The ICRC and the use of armed guards
30-01-1997 News Release 97/04
The fact that the ICRC is considering the use of armed guards following a recent meeting of its heads of delegation held to discuss problems of security in humanitarian action has been misinterpreted in some sectors of the media. The ICRC clearly does not intend to protect humanitarian activities with armed escorts, and strongly reaffirms its conviction that humanitarian work must be dissociated from military operations aimed at ensuring security and restoring law and order in regions affected by conflict. The ICRC thus rules out the use of armed escorts to protect humanitarian convoys or any other humanitarian activity.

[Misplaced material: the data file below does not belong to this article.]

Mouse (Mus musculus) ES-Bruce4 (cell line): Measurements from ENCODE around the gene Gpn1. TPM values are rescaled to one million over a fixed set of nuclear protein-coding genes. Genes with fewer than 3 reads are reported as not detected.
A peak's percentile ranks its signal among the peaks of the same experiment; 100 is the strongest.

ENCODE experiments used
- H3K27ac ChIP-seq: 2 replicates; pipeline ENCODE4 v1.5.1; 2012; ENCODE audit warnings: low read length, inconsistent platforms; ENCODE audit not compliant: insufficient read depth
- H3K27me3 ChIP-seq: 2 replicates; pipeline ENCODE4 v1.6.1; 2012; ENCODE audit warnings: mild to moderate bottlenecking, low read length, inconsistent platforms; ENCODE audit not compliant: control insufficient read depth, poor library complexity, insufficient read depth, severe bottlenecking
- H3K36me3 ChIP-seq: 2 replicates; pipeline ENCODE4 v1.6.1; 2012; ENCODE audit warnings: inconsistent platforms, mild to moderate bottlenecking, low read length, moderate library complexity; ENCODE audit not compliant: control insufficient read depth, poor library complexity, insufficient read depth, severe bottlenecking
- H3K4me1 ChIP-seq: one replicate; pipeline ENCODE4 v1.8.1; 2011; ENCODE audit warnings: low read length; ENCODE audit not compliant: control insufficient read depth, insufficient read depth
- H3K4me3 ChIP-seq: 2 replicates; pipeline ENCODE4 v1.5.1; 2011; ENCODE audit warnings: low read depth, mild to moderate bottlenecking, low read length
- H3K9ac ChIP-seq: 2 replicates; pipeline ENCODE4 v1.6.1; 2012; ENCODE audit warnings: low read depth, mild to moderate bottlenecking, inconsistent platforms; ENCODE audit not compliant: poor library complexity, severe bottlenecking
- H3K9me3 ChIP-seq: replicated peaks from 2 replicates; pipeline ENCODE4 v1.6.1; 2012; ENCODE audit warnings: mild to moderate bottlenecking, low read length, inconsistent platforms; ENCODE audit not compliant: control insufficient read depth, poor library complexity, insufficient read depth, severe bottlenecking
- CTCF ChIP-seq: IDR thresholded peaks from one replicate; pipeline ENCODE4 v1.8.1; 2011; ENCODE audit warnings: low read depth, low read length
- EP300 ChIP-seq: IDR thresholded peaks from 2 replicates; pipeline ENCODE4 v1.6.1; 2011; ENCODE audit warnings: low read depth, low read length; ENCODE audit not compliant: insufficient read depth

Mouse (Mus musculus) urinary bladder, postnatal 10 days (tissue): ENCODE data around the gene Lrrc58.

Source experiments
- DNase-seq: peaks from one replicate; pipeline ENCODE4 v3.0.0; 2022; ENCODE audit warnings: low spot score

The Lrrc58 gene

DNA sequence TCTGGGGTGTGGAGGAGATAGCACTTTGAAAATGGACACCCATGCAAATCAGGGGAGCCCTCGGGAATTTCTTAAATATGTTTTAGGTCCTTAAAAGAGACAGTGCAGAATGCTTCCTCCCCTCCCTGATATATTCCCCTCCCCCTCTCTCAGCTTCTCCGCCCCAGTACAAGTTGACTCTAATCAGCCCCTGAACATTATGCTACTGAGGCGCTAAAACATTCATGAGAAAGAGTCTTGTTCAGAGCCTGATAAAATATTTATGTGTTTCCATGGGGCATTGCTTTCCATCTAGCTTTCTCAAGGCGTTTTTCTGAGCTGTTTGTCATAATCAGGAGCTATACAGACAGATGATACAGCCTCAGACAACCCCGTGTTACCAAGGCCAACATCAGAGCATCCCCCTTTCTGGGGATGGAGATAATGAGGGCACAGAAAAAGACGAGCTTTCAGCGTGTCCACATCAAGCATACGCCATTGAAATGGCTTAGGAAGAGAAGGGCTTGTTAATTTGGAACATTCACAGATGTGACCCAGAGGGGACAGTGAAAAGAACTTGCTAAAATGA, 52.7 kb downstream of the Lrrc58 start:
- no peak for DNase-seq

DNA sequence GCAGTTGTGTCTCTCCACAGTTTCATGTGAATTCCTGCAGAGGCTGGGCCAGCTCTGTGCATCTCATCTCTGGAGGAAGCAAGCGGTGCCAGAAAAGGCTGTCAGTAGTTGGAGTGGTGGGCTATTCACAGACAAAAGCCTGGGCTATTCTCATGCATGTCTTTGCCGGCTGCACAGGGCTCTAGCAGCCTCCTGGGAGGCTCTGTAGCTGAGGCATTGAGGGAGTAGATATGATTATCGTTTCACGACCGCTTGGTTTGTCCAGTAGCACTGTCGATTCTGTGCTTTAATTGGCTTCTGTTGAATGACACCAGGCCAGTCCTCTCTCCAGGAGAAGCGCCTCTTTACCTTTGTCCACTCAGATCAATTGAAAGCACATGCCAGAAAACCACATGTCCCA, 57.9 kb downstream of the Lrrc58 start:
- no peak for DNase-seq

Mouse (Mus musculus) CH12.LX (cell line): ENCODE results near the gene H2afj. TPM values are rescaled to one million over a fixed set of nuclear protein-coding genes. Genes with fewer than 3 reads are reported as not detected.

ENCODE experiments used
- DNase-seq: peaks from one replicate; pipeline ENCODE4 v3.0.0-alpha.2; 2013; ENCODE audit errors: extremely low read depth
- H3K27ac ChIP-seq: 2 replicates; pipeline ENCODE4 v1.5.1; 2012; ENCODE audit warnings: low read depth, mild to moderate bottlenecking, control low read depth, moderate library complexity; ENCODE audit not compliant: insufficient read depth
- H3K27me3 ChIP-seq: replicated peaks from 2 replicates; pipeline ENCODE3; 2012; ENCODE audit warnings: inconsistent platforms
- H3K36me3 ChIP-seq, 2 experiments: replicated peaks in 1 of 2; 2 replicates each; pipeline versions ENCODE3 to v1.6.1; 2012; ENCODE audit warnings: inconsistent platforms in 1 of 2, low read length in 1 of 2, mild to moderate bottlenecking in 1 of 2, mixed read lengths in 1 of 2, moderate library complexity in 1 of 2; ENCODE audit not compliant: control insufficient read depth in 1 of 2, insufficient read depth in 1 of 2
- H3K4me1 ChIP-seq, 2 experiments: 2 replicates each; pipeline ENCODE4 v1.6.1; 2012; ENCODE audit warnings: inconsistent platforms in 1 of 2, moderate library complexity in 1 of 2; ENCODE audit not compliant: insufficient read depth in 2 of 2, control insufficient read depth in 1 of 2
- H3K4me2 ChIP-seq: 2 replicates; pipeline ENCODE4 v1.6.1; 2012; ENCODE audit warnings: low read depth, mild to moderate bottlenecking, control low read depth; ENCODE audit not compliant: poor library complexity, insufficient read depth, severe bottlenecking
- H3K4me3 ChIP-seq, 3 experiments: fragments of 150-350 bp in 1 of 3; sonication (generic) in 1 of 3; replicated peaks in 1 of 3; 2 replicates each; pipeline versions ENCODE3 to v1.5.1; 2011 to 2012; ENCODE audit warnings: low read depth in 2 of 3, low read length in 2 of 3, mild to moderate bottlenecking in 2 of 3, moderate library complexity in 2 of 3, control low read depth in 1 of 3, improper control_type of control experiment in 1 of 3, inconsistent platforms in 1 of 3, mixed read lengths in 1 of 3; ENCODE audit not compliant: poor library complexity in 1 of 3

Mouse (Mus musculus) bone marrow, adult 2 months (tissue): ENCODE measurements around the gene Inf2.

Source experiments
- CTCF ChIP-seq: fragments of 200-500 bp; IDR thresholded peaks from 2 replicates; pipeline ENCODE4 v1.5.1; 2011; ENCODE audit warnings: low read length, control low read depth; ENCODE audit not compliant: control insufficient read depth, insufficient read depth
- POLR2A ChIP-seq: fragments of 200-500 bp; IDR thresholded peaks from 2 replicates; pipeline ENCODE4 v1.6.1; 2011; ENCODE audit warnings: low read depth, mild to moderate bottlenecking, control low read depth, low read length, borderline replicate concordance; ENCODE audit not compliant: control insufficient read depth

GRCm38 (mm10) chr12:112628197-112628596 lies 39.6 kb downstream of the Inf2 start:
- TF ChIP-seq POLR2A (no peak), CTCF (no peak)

On the other hand, in situations marked by increasing crime and banditry, the ICRC has decided to step up security for its expatriate and local staff and its premises by advocating the use of armed guards at residences and at the workplace. This service will be provided by guards recruited from local, officially recognized security firms; it will be offered as long as it is accepted by the authorities and the population, and only to protect staff from criminal activity.
In situations where the risk stems from a problem of acceptance of the ICRC's presence and of its humanitarian action, the ICRC will continue to try and establish a permanent dialogue with all parties to the conflict. This dialogue is essential in order to obtain guarantees of respect for the ICRC's staff and infrastructure and for those of National Red Cross and Red Crescent Societies working to assist conflict victims.